Bionicle Heroes PS2 Review
Can the combination of Traveller’s Tales and Lego provide another hit? Building (pun intended) on the success of the Lego Star Wars brand, here is a similar explore and collect game set in Lego’s own sci-fi universe.
The basic plot of the game is that the evil Piraka have stolen the Mask of Life and turned the inhabitants of the island of Voya Nui into nasty creatures. You control the hero Toa Inika and can collect six different masks to provide yourself with special powers. You start off in the Enclave, from where you can choose a level, upgrade your robot and track your progress.
The game is viewed in a third-person perspective, from just behind the Toa’s shoulder. The left analogue stick moves the Toa and the right stick adjusts your aim. Pressing Cross fires a shot, with each of the six masks having a slightly different weapon. (Holding the button down will let you strafe around a targeted enemy). The radar shows you where the enemies are, along with the location of extra masks – which refill your energy and effectively give you up to six lives. A helpful arrow on the radar guides you towards the next section or exit.
Destroying the enemy and the scenery leaves behind a shower of Lego pieces, which can be collected and used for upgrades in the same way as the Studs in Lego Star Wars. You can upgrade the weapon and armour of each robot, and then buy an extra ability for each one to help in certain places. Often you will need to build the rubble or move a piece to progress. This includes the construction of vehicles, leading to simple on-rails shooting sections which add a little variety. There are also bonus areas to unlock, including the Piraka Playground.
Collect a lot of Lego pieces and your Tao will turn gold and you’ll enter hero mode. This allows you to build Golden Bionicles who will help unlock new pathways and sections of the level. Just as in that other Lego game (I promise not to mention it any more) there are boss battles, where the aim is to reduce the energy level and break the boss into bits…
There is longevity in the form of gold and silver canisters to collect in each level, giving an incentive to return. And unlocking other characters (most notably the Piraka) will reveal new sections in old levels. There is also a sense of humour – from the cowering T’s of the Traveller’s Tales logo in the intro, to the funny cutscenes between levels. The bad guys have an overconfident swagger, only to collapse to bits or fall over in a clumsy pratfall. Graphics are very smooth and do a good job of conveying the different regions of the island. There are some nice touches like the golden glow of Hero Mode. Sound is adequate, from the heroic soundtrack to the sound effects.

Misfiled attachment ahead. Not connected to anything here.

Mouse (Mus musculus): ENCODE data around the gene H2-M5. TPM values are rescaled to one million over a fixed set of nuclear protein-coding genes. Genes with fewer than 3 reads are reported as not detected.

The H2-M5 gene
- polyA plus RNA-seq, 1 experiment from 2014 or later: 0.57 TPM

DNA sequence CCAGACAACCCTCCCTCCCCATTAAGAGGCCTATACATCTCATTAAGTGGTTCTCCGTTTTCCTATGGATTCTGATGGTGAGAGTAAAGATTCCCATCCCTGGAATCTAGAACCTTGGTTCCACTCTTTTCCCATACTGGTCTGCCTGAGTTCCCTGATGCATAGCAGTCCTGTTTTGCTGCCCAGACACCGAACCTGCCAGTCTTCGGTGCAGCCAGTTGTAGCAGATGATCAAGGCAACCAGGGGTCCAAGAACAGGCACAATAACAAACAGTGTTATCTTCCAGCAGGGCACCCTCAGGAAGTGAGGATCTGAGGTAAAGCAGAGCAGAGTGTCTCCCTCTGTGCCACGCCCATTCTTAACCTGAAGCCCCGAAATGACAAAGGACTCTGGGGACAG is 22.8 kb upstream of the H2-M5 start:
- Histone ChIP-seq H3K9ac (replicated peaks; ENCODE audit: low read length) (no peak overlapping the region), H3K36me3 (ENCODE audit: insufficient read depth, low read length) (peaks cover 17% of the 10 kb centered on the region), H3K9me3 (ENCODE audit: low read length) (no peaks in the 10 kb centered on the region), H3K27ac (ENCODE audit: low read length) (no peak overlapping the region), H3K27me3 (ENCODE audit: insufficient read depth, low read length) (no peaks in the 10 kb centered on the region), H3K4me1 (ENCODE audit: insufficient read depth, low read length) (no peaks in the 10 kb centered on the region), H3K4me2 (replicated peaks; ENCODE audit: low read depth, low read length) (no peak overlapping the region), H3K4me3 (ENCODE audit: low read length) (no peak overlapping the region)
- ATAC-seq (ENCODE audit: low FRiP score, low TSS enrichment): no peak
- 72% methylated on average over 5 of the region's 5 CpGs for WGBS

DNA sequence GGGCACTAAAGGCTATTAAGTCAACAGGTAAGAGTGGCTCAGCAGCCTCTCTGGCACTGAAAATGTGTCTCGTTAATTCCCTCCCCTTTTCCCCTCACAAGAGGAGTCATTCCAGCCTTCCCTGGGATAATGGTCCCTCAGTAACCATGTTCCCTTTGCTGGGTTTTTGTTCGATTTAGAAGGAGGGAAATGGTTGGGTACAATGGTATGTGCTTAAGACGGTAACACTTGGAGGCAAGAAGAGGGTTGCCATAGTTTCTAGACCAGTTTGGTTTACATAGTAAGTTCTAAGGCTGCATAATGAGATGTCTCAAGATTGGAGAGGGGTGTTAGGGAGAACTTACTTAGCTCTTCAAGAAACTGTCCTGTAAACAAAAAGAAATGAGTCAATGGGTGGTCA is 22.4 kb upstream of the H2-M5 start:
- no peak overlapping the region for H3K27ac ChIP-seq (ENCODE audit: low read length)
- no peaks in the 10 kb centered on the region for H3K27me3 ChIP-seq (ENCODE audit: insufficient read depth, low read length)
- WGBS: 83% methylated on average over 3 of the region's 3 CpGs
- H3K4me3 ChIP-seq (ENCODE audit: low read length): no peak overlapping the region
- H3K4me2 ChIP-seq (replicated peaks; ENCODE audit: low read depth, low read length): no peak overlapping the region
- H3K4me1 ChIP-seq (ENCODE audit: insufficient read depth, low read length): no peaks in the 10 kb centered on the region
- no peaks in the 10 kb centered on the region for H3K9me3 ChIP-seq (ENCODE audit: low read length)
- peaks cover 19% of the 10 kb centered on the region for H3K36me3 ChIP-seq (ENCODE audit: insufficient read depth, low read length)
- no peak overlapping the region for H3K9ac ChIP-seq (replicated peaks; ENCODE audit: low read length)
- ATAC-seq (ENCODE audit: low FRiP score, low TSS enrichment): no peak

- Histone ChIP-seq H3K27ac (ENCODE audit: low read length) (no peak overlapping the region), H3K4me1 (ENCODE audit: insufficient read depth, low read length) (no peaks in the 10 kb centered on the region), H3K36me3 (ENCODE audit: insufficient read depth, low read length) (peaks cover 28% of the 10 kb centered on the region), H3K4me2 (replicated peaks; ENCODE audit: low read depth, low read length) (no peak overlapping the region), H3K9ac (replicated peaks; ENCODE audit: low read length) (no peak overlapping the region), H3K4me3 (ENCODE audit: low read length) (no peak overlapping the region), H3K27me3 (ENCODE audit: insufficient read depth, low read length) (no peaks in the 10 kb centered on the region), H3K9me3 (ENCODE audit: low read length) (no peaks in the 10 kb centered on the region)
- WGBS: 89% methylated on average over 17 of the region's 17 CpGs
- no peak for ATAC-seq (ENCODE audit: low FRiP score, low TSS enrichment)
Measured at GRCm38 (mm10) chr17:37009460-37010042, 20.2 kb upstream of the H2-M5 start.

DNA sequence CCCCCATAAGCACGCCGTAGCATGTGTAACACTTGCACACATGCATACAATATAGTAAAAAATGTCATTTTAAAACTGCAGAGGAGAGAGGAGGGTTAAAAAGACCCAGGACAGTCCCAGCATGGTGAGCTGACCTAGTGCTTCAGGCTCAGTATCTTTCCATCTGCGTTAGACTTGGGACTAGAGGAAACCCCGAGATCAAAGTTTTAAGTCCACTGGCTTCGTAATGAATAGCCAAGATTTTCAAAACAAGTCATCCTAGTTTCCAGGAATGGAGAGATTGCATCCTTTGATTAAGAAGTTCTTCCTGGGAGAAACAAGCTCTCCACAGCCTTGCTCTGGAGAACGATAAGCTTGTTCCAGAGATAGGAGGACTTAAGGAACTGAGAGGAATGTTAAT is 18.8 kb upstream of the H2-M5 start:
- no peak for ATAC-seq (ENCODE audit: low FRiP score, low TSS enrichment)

However, there are some flaws, like the auto-aim (shown as a green beam from your robot’s eyes). Quite often you will find yourself trapped between enemies, taking damage until you can manoeuvre out of trouble. Whilst the puzzles will not delay you for long, as they are signposted with which button you need to press (Triangle to change to a particular mask, then Circle to interact). Boss battles are meanwhile repetitive, often requiring you to collect a lot of pieces to transform into Hero Mode several times. And finally the level design is nothing special, drawing on familiar settings like jungle, desert and beach.
Ultimately, two things will define the enjoyment you get out of this game – how much you love the Bionicle franchise, and how patient you are with the controls. With 25 levels to play through and hidden extras to discover, there is a fair bit of game here for your money. It never hits the heights of the other Lego franchise, but if you enjoyed those two games you will enjoy this. All in all it’s a solid title that should do well with the younger audience it is aimed at. It will be interesting to see how the game translates to the Nintendo Wii (due to be released at Easter) and if there are more Bionicle titles in the future.